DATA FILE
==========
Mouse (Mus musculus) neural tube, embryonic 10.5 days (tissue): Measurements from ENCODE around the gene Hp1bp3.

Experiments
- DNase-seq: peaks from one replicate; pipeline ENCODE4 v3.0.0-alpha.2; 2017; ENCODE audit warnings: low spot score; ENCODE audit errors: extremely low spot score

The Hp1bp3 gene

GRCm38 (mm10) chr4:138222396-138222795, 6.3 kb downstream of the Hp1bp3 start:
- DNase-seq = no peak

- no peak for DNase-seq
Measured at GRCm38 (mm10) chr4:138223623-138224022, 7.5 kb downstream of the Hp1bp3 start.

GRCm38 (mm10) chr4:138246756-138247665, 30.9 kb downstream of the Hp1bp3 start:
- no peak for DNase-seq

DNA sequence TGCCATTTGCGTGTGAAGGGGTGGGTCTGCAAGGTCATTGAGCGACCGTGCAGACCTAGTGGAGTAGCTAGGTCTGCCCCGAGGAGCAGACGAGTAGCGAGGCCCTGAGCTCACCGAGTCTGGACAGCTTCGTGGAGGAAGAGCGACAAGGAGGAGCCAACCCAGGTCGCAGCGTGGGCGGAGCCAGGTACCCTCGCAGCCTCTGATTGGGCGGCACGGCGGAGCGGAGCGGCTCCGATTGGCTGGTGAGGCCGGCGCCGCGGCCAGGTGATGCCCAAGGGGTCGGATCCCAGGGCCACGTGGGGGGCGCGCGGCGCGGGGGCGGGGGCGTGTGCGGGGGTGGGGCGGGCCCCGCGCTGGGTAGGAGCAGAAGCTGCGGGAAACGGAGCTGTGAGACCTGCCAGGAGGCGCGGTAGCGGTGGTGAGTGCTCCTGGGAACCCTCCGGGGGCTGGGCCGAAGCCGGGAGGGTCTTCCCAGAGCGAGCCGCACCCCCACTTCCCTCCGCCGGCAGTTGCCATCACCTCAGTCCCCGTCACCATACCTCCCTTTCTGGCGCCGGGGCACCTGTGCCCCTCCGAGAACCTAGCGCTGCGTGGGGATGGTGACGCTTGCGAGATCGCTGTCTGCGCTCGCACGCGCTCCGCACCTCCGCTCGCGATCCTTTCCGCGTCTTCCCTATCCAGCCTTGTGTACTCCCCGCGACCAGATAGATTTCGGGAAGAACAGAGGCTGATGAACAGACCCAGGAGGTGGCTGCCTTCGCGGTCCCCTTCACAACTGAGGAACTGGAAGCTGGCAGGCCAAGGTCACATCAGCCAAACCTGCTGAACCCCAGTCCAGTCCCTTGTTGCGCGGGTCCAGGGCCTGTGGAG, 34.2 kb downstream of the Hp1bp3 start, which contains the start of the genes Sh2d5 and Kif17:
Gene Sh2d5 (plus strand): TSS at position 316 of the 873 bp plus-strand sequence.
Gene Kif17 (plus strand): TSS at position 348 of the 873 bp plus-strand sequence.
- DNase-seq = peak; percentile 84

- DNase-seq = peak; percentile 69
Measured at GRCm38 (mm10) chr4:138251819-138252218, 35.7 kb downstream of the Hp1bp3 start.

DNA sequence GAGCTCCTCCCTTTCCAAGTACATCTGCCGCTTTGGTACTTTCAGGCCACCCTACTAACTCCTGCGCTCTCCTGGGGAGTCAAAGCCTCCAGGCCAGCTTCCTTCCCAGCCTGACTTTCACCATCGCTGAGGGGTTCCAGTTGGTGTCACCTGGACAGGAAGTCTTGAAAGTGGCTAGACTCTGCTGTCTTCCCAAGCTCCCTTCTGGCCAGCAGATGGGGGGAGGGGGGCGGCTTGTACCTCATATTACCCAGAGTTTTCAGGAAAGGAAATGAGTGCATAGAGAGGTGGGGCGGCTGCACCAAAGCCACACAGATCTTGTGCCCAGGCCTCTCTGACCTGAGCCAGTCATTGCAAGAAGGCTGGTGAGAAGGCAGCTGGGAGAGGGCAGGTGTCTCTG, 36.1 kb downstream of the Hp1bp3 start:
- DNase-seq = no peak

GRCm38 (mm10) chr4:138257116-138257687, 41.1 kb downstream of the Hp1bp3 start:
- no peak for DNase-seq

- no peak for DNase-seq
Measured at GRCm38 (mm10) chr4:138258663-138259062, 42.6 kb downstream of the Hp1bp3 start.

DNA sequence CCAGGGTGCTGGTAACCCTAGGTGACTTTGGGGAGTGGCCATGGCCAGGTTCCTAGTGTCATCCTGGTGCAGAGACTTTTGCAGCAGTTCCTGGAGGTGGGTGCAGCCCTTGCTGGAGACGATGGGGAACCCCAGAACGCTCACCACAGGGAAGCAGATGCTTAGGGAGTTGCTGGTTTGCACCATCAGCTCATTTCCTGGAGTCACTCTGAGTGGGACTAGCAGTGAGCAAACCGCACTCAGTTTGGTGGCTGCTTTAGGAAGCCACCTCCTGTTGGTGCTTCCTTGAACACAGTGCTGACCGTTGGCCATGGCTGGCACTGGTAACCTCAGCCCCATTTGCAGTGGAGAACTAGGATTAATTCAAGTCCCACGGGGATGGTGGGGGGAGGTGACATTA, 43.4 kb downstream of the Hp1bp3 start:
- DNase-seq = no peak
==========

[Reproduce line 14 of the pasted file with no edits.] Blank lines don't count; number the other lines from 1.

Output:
- DNase-seq = peak; percentile 84